When we're talking about senses, touch and taste often get overlooked because they're so very personal. But, when we're describing things for horror, that can be exactly what we want.
Horror is often transgressive, whether that's violating Victorian social norms in Gothic stories or the flesh itself in something from Cronenberg. Like with all good horror techniques, it takes some knowledge of your audience to pull off just right, but we have a tremendous advantage in most tabletop campaigns of knowing who we're scaring.
The most basic touch in horror is probably the shiver, the sensation of sudden coolness that doesn't have any obvious cause. The "sudden chill" of ghost stories and hauntlings are a good example there, but I'm sure we've all had that moment of bodily panic for no discernible reason. Or that itching like you're being watched. That tightness in the chest and shortness of breath.
Basically, you know, anxiety symptoms. That's not a coincidence or anything, obviously. The same feeling I get having a pleasant conversation with a stranger is what scores of movies every year try to tap into and what we're trying to bring to the players.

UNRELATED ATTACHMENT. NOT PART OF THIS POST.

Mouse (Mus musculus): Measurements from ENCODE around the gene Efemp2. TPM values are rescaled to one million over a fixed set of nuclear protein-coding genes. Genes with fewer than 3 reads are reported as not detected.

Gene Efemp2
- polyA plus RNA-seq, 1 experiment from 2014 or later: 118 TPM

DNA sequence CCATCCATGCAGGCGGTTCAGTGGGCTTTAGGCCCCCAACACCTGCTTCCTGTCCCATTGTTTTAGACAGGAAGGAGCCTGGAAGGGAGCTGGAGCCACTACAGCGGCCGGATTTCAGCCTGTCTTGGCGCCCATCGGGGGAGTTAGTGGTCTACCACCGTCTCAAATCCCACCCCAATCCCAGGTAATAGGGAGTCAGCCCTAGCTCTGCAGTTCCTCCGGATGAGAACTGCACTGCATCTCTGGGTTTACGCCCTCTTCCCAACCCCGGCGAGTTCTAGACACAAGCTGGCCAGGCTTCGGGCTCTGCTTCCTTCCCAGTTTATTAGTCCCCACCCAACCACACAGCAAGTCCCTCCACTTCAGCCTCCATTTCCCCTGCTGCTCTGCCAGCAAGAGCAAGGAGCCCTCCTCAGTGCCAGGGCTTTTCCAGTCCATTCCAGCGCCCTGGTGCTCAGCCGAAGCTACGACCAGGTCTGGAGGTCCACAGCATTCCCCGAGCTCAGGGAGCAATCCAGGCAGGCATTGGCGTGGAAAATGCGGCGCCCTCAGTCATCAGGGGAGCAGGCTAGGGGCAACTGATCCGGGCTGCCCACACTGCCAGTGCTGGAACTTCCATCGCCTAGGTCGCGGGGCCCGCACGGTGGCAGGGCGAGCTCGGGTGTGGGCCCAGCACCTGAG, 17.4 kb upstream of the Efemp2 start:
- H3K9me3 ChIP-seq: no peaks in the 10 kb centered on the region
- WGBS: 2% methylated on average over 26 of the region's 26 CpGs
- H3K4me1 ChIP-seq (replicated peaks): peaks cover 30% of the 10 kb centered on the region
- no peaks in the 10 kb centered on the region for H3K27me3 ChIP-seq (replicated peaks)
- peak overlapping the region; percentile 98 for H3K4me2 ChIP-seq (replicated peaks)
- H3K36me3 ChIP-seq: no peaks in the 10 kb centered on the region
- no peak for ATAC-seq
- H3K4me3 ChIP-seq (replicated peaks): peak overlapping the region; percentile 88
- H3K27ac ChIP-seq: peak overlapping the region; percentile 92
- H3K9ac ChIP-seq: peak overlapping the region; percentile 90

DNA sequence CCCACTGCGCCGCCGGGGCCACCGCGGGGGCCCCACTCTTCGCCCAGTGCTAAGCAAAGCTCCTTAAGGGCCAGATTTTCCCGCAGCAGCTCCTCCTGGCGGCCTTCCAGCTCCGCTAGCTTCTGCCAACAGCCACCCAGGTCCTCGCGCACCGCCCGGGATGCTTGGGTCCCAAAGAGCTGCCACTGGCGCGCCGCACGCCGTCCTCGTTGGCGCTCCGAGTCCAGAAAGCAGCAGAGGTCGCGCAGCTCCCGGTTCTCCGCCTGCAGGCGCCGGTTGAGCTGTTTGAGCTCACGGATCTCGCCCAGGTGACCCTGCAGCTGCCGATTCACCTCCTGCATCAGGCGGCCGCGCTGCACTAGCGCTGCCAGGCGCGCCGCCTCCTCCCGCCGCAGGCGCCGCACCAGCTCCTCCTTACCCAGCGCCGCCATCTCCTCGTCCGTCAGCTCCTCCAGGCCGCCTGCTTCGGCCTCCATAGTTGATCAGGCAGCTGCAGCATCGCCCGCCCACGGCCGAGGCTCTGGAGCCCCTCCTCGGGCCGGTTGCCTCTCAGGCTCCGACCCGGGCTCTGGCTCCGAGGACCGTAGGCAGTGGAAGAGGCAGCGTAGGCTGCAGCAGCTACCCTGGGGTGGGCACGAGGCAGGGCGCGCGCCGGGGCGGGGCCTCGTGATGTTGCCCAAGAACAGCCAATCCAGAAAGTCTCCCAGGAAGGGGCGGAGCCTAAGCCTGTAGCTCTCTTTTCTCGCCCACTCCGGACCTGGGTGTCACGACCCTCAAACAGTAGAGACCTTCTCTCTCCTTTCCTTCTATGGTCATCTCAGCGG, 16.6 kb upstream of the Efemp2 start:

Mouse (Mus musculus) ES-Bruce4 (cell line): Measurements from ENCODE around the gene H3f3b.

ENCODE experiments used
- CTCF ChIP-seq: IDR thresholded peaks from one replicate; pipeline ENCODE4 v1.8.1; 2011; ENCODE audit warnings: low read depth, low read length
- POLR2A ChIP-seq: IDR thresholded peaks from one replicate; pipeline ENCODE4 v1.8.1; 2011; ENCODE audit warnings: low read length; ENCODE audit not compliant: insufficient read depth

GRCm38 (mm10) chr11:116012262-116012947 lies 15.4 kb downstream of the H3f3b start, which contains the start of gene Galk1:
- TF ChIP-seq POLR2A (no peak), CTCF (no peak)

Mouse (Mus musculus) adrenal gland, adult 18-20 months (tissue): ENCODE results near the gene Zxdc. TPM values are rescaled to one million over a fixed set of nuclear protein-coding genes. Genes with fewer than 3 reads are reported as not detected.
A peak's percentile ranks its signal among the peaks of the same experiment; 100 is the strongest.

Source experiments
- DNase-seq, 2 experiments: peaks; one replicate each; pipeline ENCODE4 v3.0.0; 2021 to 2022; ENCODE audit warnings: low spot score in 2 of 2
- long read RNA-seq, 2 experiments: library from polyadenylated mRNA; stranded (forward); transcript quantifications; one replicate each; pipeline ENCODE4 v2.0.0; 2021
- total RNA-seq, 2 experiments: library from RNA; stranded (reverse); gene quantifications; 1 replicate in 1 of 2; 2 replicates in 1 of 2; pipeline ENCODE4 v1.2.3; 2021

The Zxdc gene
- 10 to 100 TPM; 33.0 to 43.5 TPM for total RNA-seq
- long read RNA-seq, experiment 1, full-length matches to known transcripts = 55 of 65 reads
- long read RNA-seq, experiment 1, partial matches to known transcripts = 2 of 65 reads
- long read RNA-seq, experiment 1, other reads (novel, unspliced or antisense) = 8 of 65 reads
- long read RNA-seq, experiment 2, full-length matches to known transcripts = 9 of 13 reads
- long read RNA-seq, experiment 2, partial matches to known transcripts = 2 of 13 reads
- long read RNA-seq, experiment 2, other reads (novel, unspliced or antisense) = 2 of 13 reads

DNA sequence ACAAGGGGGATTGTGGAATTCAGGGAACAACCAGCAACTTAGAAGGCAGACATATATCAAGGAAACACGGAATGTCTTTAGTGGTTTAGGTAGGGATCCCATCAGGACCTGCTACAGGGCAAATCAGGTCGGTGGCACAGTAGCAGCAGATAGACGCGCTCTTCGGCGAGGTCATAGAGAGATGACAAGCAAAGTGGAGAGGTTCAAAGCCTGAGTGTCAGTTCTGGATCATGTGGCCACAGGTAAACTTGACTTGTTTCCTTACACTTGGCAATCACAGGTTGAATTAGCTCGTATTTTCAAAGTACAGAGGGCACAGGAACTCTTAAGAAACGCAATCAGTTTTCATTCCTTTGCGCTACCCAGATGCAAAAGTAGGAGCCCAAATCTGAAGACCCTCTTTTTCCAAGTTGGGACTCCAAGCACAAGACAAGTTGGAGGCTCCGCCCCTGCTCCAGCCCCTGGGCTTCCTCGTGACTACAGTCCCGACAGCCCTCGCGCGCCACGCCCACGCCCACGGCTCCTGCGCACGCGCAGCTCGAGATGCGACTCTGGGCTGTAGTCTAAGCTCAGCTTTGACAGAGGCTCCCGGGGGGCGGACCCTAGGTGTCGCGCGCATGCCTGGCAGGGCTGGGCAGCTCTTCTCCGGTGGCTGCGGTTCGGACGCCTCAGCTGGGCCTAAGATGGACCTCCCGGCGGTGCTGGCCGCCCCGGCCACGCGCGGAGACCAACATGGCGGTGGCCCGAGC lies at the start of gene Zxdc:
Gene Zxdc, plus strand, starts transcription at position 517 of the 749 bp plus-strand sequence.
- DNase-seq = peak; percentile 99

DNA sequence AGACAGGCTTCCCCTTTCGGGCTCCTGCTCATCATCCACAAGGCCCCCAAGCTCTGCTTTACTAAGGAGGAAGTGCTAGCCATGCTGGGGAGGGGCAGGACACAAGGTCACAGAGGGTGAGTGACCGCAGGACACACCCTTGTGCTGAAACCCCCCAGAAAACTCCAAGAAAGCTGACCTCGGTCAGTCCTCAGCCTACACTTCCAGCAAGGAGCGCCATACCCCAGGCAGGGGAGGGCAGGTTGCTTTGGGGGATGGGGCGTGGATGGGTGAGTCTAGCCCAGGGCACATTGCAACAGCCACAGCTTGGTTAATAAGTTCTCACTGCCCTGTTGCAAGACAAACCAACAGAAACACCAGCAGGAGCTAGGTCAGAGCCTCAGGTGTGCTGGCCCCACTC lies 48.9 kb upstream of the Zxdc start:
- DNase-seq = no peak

It helps that these signs are things that don't always have an obvious source and are considered something our bodies are trying to tell us. In a world with magic and monsters, those can be a vital source of information and things the players should be paying attention to, even trying to discern the reasons for.
And if the paladin doesn't notice, well, maybe it's a low-grade magical fear effect. Even if it's not enough to give the shaken condition, aren't those the kind of sensations you'd expect from a low CR haunt?
Moving beyond the basics, touch is an important vector for immersion. Whether it's the crunch of autumn leaves or the crunch of waves of numberless cockroaches, it's not only visceral but can also help players think of the other body on the far side of the game rules.
Touch, in particular, can be a great pay off for paying attention to the character's gear. Certain gear, like armor, has its own sensations associated with it: weight, friction, and all the pinches after it gets bent in battle. But even something as simple as a staff is an extension of touch as information vibrates back up. And that's without getting into the wonders of magical items.
Paying that off is another way to help players feel a bit more through that other body. The hulking fighter in plate mail should experience the world differently from the thief in their leathers and, by taking a moment to consider that during Perception checks or boxed text, we make it easier for the players to think as their characters.
Come back next week for another touch of nightmares,
Landon Winkler, Shadows over Vathak Line Developer